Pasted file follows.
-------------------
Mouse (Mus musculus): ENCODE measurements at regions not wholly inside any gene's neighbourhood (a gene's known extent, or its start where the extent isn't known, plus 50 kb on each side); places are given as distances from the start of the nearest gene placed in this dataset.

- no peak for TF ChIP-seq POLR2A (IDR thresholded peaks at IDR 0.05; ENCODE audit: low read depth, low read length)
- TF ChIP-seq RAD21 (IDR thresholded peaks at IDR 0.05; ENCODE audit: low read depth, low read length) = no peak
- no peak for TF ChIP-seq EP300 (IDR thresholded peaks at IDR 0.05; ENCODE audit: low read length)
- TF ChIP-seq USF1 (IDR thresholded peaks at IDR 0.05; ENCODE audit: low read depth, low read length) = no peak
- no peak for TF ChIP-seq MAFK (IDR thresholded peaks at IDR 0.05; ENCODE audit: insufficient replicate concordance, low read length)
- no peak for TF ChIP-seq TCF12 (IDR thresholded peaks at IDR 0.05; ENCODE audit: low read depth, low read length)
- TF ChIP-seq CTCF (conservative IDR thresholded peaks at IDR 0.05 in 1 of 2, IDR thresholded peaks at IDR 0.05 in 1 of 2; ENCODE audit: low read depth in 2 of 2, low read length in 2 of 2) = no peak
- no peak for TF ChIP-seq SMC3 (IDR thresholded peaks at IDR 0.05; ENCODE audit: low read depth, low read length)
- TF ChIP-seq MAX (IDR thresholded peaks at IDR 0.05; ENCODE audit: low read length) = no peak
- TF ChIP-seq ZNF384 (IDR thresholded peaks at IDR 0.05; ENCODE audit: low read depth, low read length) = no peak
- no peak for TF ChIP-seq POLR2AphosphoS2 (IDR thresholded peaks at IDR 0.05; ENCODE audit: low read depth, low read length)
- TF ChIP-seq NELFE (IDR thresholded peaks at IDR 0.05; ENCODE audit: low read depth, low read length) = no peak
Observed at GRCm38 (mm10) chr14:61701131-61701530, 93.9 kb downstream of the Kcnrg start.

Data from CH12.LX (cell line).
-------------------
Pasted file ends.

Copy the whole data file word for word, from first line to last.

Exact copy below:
Mouse (Mus musculus): ENCODE measurements at regions not wholly inside any gene's neighbourhood (a gene's known extent, or its start where the extent isn't known, plus 50 kb on each side); places are given as distances from the start of the nearest gene placed in this dataset.

- no peak for TF ChIP-seq POLR2A (IDR thresholded peaks at IDR 0.05; ENCODE audit: low read depth, low read length)
- TF ChIP-seq RAD21 (IDR thresholded peaks at IDR 0.05; ENCODE audit: low read depth, low read length) = no peak
- no peak for TF ChIP-seq EP300 (IDR thresholded peaks at IDR 0.05; ENCODE audit: low read length)
- TF ChIP-seq USF1 (IDR thresholded peaks at IDR 0.05; ENCODE audit: low read depth, low read length) = no peak
- no peak for TF ChIP-seq MAFK (IDR thresholded peaks at IDR 0.05; ENCODE audit: insufficient replicate concordance, low read length)
- no peak for TF ChIP-seq TCF12 (IDR thresholded peaks at IDR 0.05; ENCODE audit: low read depth, low read length)
- TF ChIP-seq CTCF (conservative IDR thresholded peaks at IDR 0.05 in 1 of 2, IDR thresholded peaks at IDR 0.05 in 1 of 2; ENCODE audit: low read depth in 2 of 2, low read length in 2 of 2) = no peak
- no peak for TF ChIP-seq SMC3 (IDR thresholded peaks at IDR 0.05; ENCODE audit: low read depth, low read length)
- TF ChIP-seq MAX (IDR thresholded peaks at IDR 0.05; ENCODE audit: low read length) = no peak
- TF ChIP-seq ZNF384 (IDR thresholded peaks at IDR 0.05; ENCODE audit: low read depth, low read length) = no peak
- no peak for TF ChIP-seq POLR2AphosphoS2 (IDR thresholded peaks at IDR 0.05; ENCODE audit: low read depth, low read length)
- TF ChIP-seq NELFE (IDR thresholded peaks at IDR 0.05; ENCODE audit: low read depth, low read length) = no peak
Observed at GRCm38 (mm10) chr14:61701131-61701530, 93.9 kb downstream of the Kcnrg start.

Data from CH12.LX (cell line).